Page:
NEW YORK (AP) — The race to succeed New York Mayor Michael Bloomberg is shaping up as a referendum on the data-driven billionaire who guided the city for 12 years.
The top vote-getter in Tuesday's Democratic primary, Bill de Blasio, was the most anti-Bloomberg candidate in the race, railing against the mayor's pro-police, pro-development, pro-business stance.
On the Republican side, the nomination Tuesday went to Joe Lhota, who has made it clear he wants to pick up where Bloomberg left off.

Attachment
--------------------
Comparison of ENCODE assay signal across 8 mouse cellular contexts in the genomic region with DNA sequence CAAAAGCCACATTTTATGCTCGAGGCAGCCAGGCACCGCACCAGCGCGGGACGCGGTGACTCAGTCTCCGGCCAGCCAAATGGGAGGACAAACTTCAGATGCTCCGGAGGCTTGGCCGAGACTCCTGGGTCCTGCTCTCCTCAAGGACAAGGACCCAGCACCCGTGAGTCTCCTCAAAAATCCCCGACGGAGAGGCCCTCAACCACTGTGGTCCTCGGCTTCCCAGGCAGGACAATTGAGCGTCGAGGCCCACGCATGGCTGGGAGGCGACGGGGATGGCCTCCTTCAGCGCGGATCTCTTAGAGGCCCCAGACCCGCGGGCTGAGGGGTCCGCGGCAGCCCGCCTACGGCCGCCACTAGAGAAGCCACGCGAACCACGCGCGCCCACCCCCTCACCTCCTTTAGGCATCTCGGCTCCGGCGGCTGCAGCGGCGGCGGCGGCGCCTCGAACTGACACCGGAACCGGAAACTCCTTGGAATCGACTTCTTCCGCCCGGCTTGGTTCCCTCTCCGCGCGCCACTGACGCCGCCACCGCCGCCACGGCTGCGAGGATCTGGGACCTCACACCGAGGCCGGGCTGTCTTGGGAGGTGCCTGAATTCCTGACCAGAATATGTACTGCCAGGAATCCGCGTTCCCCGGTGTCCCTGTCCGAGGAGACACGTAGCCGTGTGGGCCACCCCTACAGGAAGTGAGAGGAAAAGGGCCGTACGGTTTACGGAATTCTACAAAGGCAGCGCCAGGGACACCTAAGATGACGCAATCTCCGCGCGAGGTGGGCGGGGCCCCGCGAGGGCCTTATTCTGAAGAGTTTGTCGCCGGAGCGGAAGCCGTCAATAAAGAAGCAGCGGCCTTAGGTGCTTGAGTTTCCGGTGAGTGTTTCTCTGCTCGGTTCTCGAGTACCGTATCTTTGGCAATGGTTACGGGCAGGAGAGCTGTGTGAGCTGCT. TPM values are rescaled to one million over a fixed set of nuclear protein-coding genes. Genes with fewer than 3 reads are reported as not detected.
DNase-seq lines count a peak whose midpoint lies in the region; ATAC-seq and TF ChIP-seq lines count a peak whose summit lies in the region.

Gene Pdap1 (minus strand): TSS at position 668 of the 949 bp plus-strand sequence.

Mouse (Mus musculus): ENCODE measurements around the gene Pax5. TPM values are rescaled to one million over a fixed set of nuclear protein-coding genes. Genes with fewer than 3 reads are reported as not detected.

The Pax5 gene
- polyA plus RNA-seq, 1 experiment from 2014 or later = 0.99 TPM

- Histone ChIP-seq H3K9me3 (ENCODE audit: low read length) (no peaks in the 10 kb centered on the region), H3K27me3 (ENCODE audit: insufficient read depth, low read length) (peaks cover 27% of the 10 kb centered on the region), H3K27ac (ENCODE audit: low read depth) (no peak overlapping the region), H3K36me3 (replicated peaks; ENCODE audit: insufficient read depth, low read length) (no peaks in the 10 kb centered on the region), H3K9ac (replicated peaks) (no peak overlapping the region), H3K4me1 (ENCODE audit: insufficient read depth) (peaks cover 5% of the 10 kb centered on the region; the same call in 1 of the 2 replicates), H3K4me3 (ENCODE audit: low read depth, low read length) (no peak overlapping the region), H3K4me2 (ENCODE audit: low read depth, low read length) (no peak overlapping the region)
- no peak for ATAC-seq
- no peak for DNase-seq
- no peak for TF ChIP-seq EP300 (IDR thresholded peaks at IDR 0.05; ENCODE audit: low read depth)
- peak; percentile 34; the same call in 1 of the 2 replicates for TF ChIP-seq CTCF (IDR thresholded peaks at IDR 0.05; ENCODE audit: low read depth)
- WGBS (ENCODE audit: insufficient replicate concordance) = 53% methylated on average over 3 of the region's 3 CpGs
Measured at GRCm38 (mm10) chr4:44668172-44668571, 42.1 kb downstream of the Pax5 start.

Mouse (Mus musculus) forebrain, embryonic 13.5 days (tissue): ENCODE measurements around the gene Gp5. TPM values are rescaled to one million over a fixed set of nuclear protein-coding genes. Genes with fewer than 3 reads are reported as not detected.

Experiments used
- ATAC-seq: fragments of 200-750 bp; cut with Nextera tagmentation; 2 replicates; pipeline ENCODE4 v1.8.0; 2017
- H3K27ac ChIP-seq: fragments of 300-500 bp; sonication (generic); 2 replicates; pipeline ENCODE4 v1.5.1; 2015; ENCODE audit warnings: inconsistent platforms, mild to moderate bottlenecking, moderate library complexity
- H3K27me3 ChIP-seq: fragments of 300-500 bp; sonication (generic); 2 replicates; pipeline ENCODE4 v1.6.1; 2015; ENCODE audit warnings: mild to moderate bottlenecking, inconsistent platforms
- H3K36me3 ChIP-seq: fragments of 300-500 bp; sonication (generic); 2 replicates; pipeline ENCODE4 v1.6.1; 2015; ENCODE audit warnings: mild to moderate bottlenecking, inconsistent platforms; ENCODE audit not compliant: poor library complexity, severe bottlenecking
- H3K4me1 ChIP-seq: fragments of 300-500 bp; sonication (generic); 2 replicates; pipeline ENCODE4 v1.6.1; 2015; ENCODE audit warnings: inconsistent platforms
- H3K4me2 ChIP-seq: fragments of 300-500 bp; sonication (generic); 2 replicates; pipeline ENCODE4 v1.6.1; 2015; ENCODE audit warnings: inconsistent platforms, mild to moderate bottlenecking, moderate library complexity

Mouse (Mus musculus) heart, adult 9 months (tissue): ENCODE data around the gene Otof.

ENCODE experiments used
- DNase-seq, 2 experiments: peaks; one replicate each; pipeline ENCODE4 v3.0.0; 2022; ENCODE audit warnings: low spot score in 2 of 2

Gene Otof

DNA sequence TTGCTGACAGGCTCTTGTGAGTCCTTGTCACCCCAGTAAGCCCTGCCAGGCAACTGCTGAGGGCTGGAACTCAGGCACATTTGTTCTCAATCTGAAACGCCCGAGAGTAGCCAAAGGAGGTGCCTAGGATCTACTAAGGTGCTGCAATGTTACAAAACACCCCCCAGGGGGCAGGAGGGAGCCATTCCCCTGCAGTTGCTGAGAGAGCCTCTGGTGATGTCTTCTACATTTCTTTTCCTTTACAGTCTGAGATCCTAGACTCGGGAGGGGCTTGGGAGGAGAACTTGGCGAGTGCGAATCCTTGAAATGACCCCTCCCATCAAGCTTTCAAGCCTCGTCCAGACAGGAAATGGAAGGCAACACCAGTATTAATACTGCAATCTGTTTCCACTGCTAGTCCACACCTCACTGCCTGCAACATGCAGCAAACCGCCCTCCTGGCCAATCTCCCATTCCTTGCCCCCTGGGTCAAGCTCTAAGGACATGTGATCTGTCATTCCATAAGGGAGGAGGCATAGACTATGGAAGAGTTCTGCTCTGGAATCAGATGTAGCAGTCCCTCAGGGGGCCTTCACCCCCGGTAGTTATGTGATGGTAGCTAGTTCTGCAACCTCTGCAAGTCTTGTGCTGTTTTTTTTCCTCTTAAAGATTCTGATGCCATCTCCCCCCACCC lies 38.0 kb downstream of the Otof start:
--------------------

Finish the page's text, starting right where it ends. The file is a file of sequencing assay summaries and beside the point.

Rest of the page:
De Blasio won 40.2 percent of the vote — just over the threshold needed to win the nomination. But that could change when election officials recount votes and add absentee ballots.
If de Blasio dips below 40, he will face second-place finisher Bill Thompson in an Oct. 1 runoff.